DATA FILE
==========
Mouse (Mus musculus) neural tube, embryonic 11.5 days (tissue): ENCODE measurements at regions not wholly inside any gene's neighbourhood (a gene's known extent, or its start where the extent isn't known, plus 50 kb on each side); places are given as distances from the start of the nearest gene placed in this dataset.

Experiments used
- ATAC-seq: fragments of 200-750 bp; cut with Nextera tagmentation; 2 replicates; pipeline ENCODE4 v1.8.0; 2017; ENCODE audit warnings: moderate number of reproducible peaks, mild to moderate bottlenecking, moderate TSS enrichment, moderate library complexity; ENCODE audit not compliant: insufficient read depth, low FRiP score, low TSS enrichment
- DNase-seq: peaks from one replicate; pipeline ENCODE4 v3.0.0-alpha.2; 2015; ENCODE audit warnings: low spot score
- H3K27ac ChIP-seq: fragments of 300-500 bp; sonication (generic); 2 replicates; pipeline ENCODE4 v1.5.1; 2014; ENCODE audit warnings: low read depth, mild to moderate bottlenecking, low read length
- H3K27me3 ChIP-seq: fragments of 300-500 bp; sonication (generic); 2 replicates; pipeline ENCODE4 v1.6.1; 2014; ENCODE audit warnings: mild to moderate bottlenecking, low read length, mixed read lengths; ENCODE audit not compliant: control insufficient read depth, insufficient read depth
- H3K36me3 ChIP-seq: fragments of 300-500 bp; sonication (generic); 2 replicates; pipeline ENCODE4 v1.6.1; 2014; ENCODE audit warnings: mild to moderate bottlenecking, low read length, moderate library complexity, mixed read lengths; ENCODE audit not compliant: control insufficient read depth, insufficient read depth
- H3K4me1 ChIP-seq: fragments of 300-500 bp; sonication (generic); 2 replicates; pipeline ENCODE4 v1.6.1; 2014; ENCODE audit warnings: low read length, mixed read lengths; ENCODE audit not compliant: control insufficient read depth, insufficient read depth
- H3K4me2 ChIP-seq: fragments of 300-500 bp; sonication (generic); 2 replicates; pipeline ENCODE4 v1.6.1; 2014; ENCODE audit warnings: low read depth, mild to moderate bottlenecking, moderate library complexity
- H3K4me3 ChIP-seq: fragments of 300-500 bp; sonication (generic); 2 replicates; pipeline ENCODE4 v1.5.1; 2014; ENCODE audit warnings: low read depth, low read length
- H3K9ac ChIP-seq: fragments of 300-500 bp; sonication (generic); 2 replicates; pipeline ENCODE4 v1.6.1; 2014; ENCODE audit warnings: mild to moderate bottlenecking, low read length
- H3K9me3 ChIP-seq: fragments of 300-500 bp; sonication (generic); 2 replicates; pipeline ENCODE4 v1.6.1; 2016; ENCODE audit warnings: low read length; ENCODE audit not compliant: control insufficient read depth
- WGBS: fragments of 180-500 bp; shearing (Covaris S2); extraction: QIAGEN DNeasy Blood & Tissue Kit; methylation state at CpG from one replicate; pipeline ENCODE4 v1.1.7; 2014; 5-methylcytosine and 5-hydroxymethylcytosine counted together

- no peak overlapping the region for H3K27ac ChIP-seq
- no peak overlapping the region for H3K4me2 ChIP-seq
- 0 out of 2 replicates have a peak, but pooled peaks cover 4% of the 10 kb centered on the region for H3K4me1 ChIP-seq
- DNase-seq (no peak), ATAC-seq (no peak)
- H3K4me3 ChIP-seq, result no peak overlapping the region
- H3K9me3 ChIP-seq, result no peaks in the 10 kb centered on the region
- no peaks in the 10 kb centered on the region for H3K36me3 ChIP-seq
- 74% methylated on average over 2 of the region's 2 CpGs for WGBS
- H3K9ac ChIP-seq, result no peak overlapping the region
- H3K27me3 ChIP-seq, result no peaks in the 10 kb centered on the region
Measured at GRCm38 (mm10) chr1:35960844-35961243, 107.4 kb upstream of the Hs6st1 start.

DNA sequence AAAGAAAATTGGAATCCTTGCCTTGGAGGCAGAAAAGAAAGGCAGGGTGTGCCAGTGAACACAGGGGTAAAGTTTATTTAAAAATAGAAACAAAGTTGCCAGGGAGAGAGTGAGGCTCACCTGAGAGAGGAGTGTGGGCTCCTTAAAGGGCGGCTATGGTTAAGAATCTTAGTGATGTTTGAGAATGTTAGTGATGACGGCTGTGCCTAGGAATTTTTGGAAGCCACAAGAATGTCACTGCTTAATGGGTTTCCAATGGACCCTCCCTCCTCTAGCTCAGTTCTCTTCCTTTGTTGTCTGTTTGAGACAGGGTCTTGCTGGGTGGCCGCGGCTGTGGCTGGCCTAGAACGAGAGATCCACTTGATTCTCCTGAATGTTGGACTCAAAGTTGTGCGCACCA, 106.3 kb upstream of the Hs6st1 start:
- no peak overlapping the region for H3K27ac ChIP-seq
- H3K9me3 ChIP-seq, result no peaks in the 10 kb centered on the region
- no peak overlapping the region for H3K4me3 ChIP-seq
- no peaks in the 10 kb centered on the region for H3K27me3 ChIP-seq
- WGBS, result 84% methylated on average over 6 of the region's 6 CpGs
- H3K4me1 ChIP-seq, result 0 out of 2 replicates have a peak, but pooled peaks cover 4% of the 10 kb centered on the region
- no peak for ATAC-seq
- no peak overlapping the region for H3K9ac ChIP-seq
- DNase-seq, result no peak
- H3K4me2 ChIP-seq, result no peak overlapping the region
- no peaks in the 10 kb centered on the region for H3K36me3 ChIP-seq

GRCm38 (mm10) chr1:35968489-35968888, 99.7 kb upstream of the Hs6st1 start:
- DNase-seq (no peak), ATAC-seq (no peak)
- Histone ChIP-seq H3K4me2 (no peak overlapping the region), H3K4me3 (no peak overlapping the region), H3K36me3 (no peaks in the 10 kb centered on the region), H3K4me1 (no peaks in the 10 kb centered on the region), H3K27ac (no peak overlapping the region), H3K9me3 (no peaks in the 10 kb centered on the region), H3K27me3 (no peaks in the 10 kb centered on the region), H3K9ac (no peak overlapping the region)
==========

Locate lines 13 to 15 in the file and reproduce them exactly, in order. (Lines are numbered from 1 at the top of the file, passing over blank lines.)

- WGBS: fragments of 180-500 bp; shearing (Covaris S2); extraction: QIAGEN DNeasy Blood & Tissue Kit; methylation state at CpG from one replicate; pipeline ENCODE4 v1.1.7; 2014; 5-methylcytosine and 5-hydroxymethylcytosine counted together

- no peak overlapping the region for H3K27ac ChIP-seq
- no peak overlapping the region for H3K4me2 ChIP-seq